bles, so I won't be going over every room again. Here are a couple of interactions
that I thought were most interesting.
Level entrance has extra ammo and health
for the player to retreat to. Rewarding their
First hero space is a purely spatial experi-
ence with only a single soldier slowly wander-
You can see (and foolishly engage with)
the shambler that faces away from you in
the second hero space. Foreshadowing an
increase in enemy strength.
Enemies in storage room are all faced
towards the center and a very easy to sneak
up on via the back entrance.
Back entrance has a you stocking up on
supplies while your eye is drawn to the
window (movement from a caged spawn).
There you see a dog walking to the door to
Shalraths are exclusive to the outside area.
The first one has an area that's designed so
that the player can easily counter the homing
bullets. While fighting this one, the second
one engages from a less favourable position.
Nailgun right before the player's encounter
with lots of squishies in the dining hall. Elat-
ing relief of tension.
At this point there is enough of the level finished to sit myself down for an actual
playtest. This consists of clearing my mind and playing through the level from start to
finish, writing down issues as I run into them. I categorize these problems and ideas
following the MoSCoW principle. Each issue gets one of the following labels:
• Must fix
• Should fix before testing with others
• Could fix if I have enough time
• Would fix if I had unlimited time and budget
This helps to give me a clear priority of what I should change first and if things that
I notice during gameplay can be fixed within a reasonable timeframe. Before I want
to involve outside playtesters I need all my M's to be resolved and ideally my S's as
my testing notes
at this point
One of the first things I addressed was a Could fix, but it took so little time that I just
wanted to quickly get it over with. Basically I set the vantage point over the garden to
be at an angle. This gives a better overview of the space and the tower. It much more
clearly sets the tower as a goal for the player. It also is the first time I break up the
grid, giving the space more meaning in the experience of the player.
The upper gallery also needed a rework. It allowed for players to move past the the
hero space much too quickly. I liked the idea of giving this option to advanced play-
ers, so in place of the boardwalk there is now a trapdoor that closes behind the play-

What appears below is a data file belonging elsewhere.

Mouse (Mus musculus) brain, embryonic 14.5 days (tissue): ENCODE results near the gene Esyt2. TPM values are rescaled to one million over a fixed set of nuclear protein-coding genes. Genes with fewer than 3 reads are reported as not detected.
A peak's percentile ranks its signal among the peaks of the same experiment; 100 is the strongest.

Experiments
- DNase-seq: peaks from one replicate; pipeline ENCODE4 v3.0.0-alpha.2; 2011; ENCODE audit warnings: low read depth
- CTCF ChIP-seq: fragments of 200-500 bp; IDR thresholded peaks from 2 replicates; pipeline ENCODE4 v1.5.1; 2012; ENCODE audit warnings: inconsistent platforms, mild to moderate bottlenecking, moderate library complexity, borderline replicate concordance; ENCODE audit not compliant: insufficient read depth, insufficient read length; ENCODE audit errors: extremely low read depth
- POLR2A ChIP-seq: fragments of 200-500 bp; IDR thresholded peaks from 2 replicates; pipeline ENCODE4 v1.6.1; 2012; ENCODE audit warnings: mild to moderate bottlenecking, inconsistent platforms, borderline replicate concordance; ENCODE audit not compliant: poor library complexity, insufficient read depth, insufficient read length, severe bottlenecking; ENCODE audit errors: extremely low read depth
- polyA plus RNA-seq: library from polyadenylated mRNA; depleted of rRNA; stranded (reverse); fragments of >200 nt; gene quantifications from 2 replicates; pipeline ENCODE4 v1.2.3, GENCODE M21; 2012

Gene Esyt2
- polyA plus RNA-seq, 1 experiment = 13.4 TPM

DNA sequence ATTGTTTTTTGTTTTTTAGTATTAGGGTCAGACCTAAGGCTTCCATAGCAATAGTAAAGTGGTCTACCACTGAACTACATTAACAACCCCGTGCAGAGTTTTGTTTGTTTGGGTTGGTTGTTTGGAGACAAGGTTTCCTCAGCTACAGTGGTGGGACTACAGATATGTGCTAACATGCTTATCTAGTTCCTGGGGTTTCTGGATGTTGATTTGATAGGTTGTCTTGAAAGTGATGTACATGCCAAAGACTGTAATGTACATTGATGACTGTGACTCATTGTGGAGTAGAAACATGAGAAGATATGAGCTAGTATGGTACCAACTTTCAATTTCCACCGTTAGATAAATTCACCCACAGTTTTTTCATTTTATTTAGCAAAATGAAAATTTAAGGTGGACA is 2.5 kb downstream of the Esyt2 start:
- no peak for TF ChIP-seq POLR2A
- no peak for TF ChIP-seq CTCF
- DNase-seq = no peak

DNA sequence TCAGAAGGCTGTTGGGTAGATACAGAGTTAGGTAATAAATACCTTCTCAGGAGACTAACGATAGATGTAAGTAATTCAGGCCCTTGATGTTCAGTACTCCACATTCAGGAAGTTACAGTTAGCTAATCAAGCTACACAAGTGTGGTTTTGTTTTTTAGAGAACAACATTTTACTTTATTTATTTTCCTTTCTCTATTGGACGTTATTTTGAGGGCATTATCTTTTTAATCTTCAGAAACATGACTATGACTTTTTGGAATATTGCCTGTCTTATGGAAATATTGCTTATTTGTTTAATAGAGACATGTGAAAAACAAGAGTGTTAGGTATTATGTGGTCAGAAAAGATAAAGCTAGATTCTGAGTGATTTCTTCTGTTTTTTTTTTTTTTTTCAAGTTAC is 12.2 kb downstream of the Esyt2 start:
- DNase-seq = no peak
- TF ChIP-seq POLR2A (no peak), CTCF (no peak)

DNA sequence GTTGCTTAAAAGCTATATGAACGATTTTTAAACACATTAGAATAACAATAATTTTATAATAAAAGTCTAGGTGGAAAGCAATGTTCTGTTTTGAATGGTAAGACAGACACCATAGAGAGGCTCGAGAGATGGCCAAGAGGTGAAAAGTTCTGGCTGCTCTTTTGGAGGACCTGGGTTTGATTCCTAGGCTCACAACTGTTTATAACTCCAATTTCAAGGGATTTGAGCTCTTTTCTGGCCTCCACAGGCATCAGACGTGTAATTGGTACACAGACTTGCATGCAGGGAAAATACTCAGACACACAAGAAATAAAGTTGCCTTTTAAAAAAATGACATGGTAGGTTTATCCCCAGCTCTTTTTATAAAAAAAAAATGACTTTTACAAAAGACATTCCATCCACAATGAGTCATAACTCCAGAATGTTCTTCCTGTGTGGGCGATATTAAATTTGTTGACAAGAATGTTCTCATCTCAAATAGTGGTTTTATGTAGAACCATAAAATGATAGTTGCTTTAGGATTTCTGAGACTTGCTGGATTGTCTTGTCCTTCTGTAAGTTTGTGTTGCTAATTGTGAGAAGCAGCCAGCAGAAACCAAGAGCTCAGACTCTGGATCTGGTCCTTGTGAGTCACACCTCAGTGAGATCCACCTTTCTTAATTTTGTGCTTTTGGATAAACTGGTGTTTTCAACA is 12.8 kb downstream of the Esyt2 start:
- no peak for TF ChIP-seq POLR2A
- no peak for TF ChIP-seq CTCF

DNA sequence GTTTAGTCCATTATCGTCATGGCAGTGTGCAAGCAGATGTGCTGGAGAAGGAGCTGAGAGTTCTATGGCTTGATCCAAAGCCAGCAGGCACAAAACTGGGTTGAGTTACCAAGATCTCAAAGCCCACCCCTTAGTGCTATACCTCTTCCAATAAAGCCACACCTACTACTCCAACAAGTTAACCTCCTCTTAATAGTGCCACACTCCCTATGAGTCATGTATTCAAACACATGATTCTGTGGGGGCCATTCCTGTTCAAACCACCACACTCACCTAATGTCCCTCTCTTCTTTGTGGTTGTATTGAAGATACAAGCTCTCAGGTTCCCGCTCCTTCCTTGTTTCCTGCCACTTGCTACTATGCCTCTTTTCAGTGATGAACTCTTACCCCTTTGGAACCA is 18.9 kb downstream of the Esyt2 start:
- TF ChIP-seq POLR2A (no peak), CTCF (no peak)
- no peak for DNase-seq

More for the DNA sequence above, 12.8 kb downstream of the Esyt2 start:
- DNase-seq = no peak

er. Forcing them to fight the Shalraths with less weapons at their disposal.
In hero space 2 it was very difficult to get the right interaction. At first I wanted the
player to see a shambler at the start of the stage, which they could later explode
from above. I found out, however, that the shambler is strong against explosives
and it would wander around too much after engaging. I tried to constrain its move-
ment and give the player a super nailgun to fire more accurately, but the magic of the
moment was lost. I ended up replacing the shambler with two hell knights that need
to work their way down from a pedestal. We still get foreboding and comeuppance
We're now a week into the project and about a quarter way through. I don't have
enough time free time left to keep up writing down a concise play-by-play of every
decision, so from here on out I will describe my process more globally. Fortunately
for you, we have already gone over every individual aspect that composes my
I also took a little summer break at this point to participate in a game jam in South
Korea. Getting a chance to come back to your work with a fresh mind is always a
I’m alternating between playtesting and improving existing spaces and
working on adding new spaces. It helps me find a flow in the ways players move
through the space and find the flow of the level in general.
Added more cover opportunities
to the kitchen and seperated the
enemy layout in clearer waves.
Player is encouraged to take the
upper path through enemies and
is rewarded with extra weaponry.
Drops down after this "bonus."
With the previous path rearranged,
I had to look critically at every-
thing that was connected to it. The
upper floor of hero space 2 was
now a dead end. It made sense to
move the button for the large gate
to the focus point of this section.
Hero space 3 is put together. A
simplified room path. I want the
player to be able to move through
it quickly, since they are so familiar
with it right now. Broke one of the
facades to indicate the critical path.
After this the player plummets into
deconstruction. They fall down a
large chute of repeated hero space
I wanted to move forward a bit, so I ended up blocking out the last
remaining section of the level. Going for a large drop and a danker dungeon atmos-
Large closed of gate with side
One of the side chambers opens
up to the atrium.
Large staircase spiralling down
to the ultimate destination. Small
hidden path gives player access to
area between floors.
Shrine pops out in the center
after the objective here has been
More clear divide for the two
sections in the garden. This area
isn't flowing nicely. Removed the
enemy encounters here for the
Playtested with some other
people for a bit to test out different
The fourth day, in which a miraculous breakthrough is achieved. And I
feel so proud that I want to explain it in detail.